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  • “As long as we are alive, we can rebuild”

    Tech. Sgt. Jim Araos was just 10 years old when he tried to kill his father, Mikas, in his sleep.
  • Diamonds shine bright: 100th LRS first sergeant, Senior Master Sgt. Arwa Cavender

    (This feature is the fourth and final part of the four-part “Diamonds shine bright” series on www.mildenhall.af.mil. These stories focus on different first sergeants, highlighting their Air Force story) Walking down a lonely road, unsure of what’s to come on this day or in the future, a young woman who one day would become a mentor to those around, her tries to put a life together and find her path. Walking down the ‘road to nowhere,’ she conjured the thoughts of having nowhere else to go, no family, money or job, until she came across another young woman who wore this tightly-pressed black and gold attire with polished, golden buttons and radiating with confidence.
  • Diamonds shine bright: 752nd SOAMXS first sergeant, Master Sgt. Michael Granato

    The fast-paced action of the Joint Base Lewis-McCord flightline, like that of any other in the U.S. Air Force, is an area of constant movement. Airmen zoom around nonstop to provide critical maintenance and support to the jets entrusted in their care.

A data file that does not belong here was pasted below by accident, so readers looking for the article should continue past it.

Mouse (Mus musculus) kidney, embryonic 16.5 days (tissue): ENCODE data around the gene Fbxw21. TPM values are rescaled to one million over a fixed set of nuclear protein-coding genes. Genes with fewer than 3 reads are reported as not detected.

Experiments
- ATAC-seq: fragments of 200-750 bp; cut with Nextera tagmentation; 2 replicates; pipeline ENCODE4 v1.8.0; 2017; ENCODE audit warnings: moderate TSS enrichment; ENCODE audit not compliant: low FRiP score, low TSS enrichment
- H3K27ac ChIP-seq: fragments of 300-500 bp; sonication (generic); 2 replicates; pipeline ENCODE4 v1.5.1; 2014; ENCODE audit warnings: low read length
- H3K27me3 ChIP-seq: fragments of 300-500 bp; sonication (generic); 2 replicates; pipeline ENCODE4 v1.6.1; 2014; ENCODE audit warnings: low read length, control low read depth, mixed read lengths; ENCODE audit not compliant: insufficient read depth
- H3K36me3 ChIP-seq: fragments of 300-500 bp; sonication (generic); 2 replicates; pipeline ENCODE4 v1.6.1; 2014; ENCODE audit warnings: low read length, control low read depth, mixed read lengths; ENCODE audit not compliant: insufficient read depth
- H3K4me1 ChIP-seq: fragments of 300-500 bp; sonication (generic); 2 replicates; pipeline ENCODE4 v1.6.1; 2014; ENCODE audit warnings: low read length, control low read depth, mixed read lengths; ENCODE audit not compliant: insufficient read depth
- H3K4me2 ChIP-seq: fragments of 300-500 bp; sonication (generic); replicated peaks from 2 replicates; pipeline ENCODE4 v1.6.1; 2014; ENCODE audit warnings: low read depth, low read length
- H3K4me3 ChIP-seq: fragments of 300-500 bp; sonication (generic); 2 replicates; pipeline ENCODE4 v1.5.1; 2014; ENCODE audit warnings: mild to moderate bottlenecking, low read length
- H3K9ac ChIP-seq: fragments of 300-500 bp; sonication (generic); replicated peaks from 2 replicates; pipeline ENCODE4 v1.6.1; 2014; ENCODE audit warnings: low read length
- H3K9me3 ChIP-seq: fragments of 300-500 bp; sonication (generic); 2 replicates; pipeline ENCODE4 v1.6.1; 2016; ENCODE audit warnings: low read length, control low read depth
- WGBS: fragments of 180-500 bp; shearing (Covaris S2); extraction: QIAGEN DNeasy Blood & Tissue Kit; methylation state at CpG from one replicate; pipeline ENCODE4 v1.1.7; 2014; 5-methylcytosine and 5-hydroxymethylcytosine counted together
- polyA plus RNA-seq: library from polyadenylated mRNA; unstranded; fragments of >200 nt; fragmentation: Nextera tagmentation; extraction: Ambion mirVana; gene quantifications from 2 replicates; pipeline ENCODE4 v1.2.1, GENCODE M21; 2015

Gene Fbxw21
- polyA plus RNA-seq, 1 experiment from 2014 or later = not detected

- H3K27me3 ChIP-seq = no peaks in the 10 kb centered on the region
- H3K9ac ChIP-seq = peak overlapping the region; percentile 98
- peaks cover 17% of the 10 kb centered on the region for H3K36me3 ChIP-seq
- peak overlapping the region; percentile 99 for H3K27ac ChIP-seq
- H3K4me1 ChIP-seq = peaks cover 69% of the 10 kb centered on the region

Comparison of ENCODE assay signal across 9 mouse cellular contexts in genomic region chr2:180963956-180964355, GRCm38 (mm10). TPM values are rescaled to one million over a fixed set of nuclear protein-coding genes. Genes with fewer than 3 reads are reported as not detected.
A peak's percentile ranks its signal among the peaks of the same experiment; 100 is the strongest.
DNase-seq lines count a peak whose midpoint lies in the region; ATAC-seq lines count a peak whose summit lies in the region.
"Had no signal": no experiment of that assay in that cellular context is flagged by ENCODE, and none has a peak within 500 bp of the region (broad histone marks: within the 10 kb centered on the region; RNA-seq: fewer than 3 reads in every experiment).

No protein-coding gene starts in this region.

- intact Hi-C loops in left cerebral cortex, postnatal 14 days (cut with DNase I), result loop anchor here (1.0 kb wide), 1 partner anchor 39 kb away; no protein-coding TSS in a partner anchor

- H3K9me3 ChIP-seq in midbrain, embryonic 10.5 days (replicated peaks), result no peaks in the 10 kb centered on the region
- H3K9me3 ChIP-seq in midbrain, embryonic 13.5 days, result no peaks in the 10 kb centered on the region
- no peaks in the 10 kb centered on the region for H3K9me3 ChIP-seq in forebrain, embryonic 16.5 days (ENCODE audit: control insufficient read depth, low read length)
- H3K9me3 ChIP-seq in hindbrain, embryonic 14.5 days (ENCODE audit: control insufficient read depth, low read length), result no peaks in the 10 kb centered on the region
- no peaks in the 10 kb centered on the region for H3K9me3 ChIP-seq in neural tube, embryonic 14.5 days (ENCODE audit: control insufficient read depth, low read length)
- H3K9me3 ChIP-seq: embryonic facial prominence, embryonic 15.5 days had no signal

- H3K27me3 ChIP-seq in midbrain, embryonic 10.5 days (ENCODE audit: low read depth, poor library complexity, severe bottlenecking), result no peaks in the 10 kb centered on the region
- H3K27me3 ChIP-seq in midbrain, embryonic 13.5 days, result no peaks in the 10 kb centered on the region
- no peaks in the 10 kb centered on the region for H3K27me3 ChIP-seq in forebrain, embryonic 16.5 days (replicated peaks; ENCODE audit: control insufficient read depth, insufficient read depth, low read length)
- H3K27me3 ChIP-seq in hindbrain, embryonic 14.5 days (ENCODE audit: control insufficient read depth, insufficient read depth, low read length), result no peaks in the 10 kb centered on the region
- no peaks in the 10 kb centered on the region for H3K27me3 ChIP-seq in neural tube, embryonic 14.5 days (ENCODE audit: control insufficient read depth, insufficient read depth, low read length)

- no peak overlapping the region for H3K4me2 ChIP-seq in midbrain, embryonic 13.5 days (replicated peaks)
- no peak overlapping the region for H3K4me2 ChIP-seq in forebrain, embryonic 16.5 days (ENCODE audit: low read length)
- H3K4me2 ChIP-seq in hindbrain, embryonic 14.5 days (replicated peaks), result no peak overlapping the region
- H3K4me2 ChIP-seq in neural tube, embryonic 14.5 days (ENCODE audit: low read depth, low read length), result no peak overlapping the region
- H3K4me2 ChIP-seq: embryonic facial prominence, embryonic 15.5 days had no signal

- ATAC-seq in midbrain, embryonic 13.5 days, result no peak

• Diamonds shine bright: 100th MXS first sergeant, Senior Master Sgt. Michael Jackson

    (This feature is Part two of the four-part “Diamonds shine bright” series on www.mildenhall.af.mil. These stories focus on different first sergeants, highlighting their Air Force story) The philosophy of the men and women chosen to take of care U.S. Airmen, both young and old, has always been one of compassion, understanding and treating others as you would want to be treated, during good times, bad times and times that test all those involved.
  • Diamonds shine bright: 100th FSS first sergeant, Master Sgt. Jeremy Rector

    (This feature is part one of the four-part “Diamonds shine bright” series on www.mildenhall.af.mil. These stories focus on different first sergeants, highlighting their Air Force story) There may be times during an Airman’s career when nothing seems to be going their way, or perhaps mistakes are made which could significantly impact their career and things seem to be spinning out of control. The days, weeks and months that follow may be full of anxiousness and not having a true understanding of what is to come. However, there are individuals – known as “diamond wearers” – whose responsibility is to pass along wisdom and provide those in their charge with the tools to become better versions of themselves.
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